By guest blogger Seanan Forbes
(photo courtesy Jeffery Noble)
Are you looking for a summer cooler? Buy cucumbers - for the cocktail glass.
'Tis the season. For proof, look no farther than June - not the month. June, 4450 N. Prospect Rd. in Peoria Heights, is as seasonally driven as a restaurant can be. If it's local and fresh in the farms, then it's probably in June's kitchen - in the kitchen and behind the bar.
Rafael Tenjo is June's general manager, sommelier and mixologist. "I went down to the farmer's market last year, when I created this cocktail - and I saw these amazing cucumbers that were horn-shaped, almost twisted," Tenjo says. He didn't even try to resist them. He used them with Hendrick's gin and tonic.
Back up a step. Horned cucumbers? Lyle Allen, executive director of Green City Market, says there's more to cucumbers than those long, green shrink-wrapped things you see in the supermarkets. He's hooked on the variety from Green Acres Farm (cheat sheet after the jump) and on Iron Creek Farms' pickle cucumbers. ("They're not pickled; they're just small," Tamera Mark, of Iron Creek Farms, says. "They have a stronger taste versus the bigger cucumbers that have more water in them and are a little milder.")
Taste your way around Green Acres Farm's "cucumber island" display and you'll learn that your cucumber, as well as your liquor, can affect your drink.
It might not be that important when it's just a garnish, but Tenjo didn't stop at slice-and-salt. He looked at those cucumbers and thought, "I can make a cocktail with that."
The first step: juicing the cucumbers. Tenjo wanted a floral component, so he reached for St. Germaine, an elderflower liqueur. "Then it needed acid," he says, "so I decided to add a scoop of sorbet." Salted cucumber slices were one of Tenjo's favorite childhood snacks. That led to the garnish.
One customer described June's cucumber cocktail as "a spa in a glass." Tenjo pairs it with carrot soup served as a spuma with matcha green tea sorbet and sake-cured steelhead roe. At home, serve your spa with "sashimi, crudo, anything light," Tenjo suggests. "It'd go with a light salad."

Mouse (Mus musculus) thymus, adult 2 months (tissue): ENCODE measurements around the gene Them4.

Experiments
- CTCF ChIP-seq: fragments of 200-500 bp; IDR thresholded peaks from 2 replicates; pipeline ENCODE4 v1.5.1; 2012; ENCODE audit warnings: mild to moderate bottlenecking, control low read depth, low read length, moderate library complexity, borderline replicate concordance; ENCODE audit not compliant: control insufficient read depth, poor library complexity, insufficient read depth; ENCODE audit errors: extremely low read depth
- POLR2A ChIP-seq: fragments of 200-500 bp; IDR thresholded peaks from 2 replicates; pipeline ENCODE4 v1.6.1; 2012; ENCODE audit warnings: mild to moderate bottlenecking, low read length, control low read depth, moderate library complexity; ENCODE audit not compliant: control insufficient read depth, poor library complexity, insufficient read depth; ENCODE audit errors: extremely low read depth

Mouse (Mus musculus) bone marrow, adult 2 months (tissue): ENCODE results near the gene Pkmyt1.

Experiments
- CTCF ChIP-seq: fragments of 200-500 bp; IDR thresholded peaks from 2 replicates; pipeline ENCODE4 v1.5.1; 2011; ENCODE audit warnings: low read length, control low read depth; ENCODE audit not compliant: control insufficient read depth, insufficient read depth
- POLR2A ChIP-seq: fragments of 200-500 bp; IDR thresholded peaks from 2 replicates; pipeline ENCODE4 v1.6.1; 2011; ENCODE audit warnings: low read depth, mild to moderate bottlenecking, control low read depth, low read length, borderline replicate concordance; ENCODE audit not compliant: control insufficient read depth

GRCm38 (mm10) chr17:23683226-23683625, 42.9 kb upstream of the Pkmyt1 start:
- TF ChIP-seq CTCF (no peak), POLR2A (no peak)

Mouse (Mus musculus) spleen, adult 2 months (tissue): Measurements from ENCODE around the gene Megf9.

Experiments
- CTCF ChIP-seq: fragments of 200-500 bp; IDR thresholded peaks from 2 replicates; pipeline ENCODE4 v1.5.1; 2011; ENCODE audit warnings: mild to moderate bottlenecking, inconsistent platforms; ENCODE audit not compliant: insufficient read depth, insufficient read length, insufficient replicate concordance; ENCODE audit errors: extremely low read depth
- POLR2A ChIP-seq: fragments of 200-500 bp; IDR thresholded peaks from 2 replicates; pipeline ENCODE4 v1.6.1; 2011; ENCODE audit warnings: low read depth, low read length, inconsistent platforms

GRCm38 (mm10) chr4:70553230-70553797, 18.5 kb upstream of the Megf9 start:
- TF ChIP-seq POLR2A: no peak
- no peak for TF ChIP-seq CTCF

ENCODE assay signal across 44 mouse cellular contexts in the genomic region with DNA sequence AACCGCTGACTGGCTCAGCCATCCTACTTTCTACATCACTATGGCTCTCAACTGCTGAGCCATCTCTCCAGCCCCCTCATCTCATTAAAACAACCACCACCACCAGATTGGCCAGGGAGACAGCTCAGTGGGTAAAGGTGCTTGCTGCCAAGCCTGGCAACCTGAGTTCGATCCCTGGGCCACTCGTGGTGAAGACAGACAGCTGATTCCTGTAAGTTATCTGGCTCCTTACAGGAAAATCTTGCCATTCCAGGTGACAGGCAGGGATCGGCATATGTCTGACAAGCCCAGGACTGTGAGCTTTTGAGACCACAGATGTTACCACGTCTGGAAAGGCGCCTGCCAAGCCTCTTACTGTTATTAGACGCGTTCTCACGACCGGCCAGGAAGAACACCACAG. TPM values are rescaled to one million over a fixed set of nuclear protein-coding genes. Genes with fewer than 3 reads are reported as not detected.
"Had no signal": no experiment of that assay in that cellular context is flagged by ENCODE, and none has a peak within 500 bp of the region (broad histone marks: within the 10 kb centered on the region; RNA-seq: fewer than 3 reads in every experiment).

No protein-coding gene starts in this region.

Use cucumbers to make traditional cocktails new. Allen says, "I had dinner at Rick Bayless' house about two weeks ago and he made cucumber margaritas - and they were gorgeous."
You've put work into the drink; keep the salad simple. "I just love cucumbers with red onions, dill and rice wine vinegar," says Allen, who has year-round access to the best. "That's all you need; it's so refreshing. The pickle cucumbers stay crisp. With the red onions, it doesn't get much better than this. It tastes like summer."
Recipe and cucumber guide after the jump.
The Cucumber Cocktail
MAKES 1 DRINK
1 1/4 ounces Death's Door organic gin or Hendrick's gin
1 ounce St. Germaine elderflower liquor
4 ounces fresh juiced organic cucumber
Splash of sour mix Taste of Florida
Shake ingredients and pour over ice. Top with a scoop of Meyer lemon sorbet or Häagen Dazs lemon sorbet. Garnish with a fresh, lightly salted cucumber slice.
A brief guide to cucumbers, courtesy of Beth Eccles, co-owner of Green Acres Farm:
Armenian: Long and big, they're actually part of the melon family
Japanese: More like European, relatively seedless
European: Usually wrapped individually in a store - nice crunchiness, a few seeds, probably tend to be juicier
Indian: "Probably the ugliest one of the bunch. It's like a dark-yellow, orange color on the outside. People probably look at them and think they're old. Juicy, crispy, the seeds melt in your mouth. They are, with chefs, our number-one-selling cucumber."
American: The ones you see all over the store
Lemon: Round and yellow; it doesn't taste lemony at all
Diva: Looks like the American, but slender and smooth; Bruce Sherman of North Pond has a standing order, twice a week
Little pickling cucumber: "We call them pickles at the booth."